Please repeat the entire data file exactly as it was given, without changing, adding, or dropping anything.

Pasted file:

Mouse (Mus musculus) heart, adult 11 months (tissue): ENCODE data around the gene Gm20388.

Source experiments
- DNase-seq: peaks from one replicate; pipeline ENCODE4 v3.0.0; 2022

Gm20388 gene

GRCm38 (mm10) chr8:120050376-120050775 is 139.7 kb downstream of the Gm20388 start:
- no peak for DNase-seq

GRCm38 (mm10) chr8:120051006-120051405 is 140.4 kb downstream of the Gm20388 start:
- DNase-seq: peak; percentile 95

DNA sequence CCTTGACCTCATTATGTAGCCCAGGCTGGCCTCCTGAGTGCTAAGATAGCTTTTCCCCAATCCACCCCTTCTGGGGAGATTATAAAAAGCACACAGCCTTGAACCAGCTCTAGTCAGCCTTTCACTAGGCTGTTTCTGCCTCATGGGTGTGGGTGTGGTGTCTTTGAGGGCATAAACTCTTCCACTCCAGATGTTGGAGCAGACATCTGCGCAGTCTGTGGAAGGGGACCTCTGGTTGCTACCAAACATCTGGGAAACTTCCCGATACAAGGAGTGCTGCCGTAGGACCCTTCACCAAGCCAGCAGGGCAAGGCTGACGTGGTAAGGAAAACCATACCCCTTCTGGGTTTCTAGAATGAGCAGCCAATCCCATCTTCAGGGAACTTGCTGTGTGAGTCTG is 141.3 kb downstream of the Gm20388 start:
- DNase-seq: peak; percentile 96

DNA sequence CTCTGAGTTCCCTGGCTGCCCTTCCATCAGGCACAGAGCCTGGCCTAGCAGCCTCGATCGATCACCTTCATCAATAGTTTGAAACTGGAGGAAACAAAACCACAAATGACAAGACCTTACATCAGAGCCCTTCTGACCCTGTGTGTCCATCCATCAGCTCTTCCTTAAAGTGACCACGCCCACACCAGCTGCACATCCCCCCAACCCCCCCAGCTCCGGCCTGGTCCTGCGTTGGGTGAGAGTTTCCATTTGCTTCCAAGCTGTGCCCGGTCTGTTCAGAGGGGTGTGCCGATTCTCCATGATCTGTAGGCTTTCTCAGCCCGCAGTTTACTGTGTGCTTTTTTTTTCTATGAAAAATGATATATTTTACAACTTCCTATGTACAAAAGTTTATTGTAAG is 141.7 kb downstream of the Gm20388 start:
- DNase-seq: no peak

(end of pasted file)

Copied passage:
Mouse (Mus musculus) heart, adult 11 months (tissue): ENCODE data around the gene Gm20388.

Source experiments
- DNase-seq: peaks from one replicate; pipeline ENCODE4 v3.0.0; 2022

Gm20388 gene

GRCm38 (mm10) chr8:120050376-120050775 is 139.7 kb downstream of the Gm20388 start:
- no peak for DNase-seq

GRCm38 (mm10) chr8:120051006-120051405 is 140.4 kb downstream of the Gm20388 start:
- DNase-seq: peak; percentile 95

DNA sequence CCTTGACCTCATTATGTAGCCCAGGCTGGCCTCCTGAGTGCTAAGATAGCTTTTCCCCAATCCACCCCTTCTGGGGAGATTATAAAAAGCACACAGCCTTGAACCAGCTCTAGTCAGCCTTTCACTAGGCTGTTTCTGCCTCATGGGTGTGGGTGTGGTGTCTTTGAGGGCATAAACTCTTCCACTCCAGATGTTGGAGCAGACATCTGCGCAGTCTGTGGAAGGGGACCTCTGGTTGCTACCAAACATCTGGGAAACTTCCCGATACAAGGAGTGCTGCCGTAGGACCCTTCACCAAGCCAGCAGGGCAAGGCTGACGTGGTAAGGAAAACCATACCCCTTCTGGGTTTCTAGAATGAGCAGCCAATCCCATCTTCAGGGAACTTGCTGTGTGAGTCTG is 141.3 kb downstream of the Gm20388 start:
- DNase-seq: peak; percentile 96

DNA sequence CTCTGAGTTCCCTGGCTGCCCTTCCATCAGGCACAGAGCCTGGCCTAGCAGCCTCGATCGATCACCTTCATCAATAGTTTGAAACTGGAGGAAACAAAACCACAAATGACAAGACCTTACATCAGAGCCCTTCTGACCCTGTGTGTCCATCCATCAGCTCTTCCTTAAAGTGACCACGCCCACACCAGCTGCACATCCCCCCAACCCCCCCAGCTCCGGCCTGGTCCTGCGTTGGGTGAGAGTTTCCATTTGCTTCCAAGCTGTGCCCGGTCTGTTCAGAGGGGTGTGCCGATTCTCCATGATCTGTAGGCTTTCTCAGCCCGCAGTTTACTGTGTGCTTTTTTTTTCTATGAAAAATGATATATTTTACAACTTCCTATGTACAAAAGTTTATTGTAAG is 141.7 kb downstream of the Gm20388 start:
- DNase-seq: no peak